I’m an idea girl. I get tons of ideas for stories and creative works all the time. I don’t think I’ll ever have enough time to get to them all. Maybe in Heaven someday. 🙂
At any rate, one of the reasons I don’t have as much time as I could have is because I tend to find these independent YouTube series and then I binge watch them. One of the more famous of these is Lizzie Bennet’s Diaries, which is a vlog, updated for the current century, based on Jane Austen’s Pride and Prejudice. The one I just finished binging on is called The Moonstone, which is based on the Wilkie Collins novel of the same name from 1868 (considered one of the first detective novels).
One of the interesting things about these series is that while they are a YouTube video vlog series, they also use what is called transmedia–that is to say, they use several platforms to tell their story.
So while they have videos on YouTube, they also have characters using Twitter and Instagram accounts, each account furthering and developing a piece of the story. And it makes it more audience-interactive, because the creators will dialogue with the audience, and responding, in character, to the people who watch the vlogs. The Moonstone even gave puzzle/code clues within their story to have the “Collective Detective” solve together as a community to help the characters inside the story finish their mystery.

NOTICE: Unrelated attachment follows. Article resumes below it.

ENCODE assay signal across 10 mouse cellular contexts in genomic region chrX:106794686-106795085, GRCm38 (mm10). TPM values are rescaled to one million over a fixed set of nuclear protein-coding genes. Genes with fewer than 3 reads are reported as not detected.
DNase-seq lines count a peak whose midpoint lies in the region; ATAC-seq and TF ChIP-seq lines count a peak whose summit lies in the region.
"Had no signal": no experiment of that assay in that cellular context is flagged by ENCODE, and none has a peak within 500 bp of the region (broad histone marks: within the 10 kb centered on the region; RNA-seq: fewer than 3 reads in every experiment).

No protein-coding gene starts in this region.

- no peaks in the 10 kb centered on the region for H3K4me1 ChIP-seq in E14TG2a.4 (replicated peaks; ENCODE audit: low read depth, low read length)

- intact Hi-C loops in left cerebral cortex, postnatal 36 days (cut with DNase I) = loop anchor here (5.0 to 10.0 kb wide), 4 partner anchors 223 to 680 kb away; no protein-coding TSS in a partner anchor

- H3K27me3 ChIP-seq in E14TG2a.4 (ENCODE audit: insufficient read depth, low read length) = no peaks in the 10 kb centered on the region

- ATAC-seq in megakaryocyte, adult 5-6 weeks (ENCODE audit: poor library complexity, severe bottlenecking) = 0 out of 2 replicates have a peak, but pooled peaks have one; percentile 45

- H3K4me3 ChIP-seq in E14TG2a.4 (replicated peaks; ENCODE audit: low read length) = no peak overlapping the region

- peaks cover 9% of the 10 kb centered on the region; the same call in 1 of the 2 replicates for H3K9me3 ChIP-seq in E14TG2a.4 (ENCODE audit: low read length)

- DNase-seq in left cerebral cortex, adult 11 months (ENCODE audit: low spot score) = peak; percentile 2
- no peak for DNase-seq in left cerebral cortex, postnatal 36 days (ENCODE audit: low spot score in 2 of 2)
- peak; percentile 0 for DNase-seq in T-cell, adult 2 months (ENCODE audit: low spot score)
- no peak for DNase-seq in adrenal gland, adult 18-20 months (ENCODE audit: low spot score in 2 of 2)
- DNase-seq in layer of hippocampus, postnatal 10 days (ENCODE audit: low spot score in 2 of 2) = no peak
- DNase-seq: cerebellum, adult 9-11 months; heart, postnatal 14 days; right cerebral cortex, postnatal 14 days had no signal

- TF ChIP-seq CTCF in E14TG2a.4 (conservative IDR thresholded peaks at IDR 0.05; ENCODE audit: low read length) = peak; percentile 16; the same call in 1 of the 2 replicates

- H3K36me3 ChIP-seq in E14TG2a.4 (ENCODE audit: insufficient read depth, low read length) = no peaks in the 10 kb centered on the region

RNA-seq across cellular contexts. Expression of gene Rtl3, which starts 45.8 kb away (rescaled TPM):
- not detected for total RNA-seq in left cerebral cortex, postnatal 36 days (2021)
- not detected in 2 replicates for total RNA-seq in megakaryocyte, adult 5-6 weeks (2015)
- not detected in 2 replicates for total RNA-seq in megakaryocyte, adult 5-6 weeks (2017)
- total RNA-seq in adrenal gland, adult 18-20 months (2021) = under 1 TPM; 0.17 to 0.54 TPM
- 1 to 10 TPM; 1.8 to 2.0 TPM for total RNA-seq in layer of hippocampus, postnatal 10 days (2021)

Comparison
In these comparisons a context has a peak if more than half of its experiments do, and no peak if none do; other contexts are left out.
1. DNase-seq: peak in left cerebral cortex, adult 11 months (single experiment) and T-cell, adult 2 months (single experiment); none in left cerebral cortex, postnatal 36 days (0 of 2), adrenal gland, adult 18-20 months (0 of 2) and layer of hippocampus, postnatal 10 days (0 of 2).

It is so intriguing to me to see the way that creators can adapt to all sorts of changing environments and use the tools of the trade to get a story crafted and out to an ever changing audience.
I also have noticed, in other ways, that the more things change, the more things stay the same. Back in the 1930s, radio shows were very popular. Often, there were serial stories that got told over weekly broadcasts. This was, of course, an updated medium using the same format as weekly literary magazines like the ones Charles Dickens and Arthur Conan Doyle published their stories in. And while the mediums update (TV shows? Weekly podcasts?), the stories remain a constant.
And a lot of the emphasis (at least in my life at the moment) on transmedia makes me curious about exploring such a way to tell a story. Could such a story like that be done if you didn’t have the YouTube aspect? Would readers find that interesting?
And it’s also a lot of work to keep it up, too. We did a transmedia sort of experience in the Jix community way back in 2004 when we did crossovers of character visits on different members’ blogs as well as a Bob-White blog that a few of us kept up with Bob-White dialogue and posts on the message board.
It was a lot of fun to do, but it was for a specific purpose (promoting that year’s St. Louis trip) and really was a lot of work. But that was for a short burst of time.
I keep coming back to ideas like this, tossing them around in my head. I still would like to program a visual novel computer game some day, and I also have had an idea for a story with interactive audience parts like a mystery in a box (similar to something like you can find at The Mystery Experiences Company where you can play along as you read.
Like I said, lots of ideas. Not enough time and energy to do them all. LOL!
How about you? What do you think of transmedia? Good idea? Hard to implement? Not your bag of tea?
Oh, and if you’re looking for a fun way to spend a few hours and immerse yourself in the transmedia experience, Screen14 Pictures’ Marshall House Mysteries (of which the Moonstone is one) is a great way to do it.